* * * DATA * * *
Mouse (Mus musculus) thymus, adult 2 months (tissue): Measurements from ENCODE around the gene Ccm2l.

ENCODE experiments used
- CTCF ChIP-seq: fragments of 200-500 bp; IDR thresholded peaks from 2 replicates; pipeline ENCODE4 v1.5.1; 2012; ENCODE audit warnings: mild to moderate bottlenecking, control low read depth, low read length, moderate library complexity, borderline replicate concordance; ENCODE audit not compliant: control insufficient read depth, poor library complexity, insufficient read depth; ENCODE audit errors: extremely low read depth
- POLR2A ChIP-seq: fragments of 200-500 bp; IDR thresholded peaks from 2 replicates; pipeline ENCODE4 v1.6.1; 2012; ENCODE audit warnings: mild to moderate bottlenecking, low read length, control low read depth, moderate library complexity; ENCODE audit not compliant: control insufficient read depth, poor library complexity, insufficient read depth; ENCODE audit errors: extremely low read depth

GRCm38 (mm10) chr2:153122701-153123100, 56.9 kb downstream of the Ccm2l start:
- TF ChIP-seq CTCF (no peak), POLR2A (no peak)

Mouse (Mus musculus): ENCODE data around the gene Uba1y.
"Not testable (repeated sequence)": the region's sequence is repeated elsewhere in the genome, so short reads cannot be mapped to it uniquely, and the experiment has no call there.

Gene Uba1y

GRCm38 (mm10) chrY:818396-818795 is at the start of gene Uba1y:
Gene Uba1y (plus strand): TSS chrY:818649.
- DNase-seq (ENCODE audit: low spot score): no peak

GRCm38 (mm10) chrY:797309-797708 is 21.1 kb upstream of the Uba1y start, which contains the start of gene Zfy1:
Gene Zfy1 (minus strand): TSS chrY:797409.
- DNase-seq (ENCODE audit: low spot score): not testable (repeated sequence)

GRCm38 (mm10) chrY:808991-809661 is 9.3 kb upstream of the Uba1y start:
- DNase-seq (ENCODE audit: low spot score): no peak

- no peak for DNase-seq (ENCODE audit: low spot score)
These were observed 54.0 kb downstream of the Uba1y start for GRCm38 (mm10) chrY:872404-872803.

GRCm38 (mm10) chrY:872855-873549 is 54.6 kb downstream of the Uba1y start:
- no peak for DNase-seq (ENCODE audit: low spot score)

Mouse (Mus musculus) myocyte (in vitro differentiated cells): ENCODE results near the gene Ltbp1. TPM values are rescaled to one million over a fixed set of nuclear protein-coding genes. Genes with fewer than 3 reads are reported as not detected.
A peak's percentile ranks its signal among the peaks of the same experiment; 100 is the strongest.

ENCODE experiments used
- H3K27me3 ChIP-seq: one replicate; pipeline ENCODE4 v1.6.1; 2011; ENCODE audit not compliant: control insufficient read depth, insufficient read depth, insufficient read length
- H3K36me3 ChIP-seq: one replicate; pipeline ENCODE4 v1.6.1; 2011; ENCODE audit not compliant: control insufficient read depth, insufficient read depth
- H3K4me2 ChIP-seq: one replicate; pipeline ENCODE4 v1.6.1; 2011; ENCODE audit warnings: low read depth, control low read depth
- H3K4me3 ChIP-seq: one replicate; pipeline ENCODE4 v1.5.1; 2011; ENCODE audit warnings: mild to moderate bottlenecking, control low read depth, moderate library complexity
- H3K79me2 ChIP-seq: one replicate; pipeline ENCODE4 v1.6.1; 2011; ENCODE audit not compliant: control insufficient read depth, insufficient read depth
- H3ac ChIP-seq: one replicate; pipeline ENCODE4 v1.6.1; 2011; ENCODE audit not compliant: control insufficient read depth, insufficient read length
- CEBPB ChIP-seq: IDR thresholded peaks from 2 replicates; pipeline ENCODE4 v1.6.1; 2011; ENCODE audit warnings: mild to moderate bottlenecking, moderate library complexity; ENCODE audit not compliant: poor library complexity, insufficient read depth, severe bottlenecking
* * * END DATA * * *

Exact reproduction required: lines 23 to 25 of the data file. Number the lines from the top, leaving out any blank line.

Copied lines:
A peak's percentile ranks its signal among the peaks of the same experiment; 100 is the strongest.

ENCODE experiments used
- H3K27me3 ChIP-seq: one replicate; pipeline ENCODE4 v1.6.1; 2011; ENCODE audit not compliant: control insufficient read depth, insufficient read depth, insufficient read length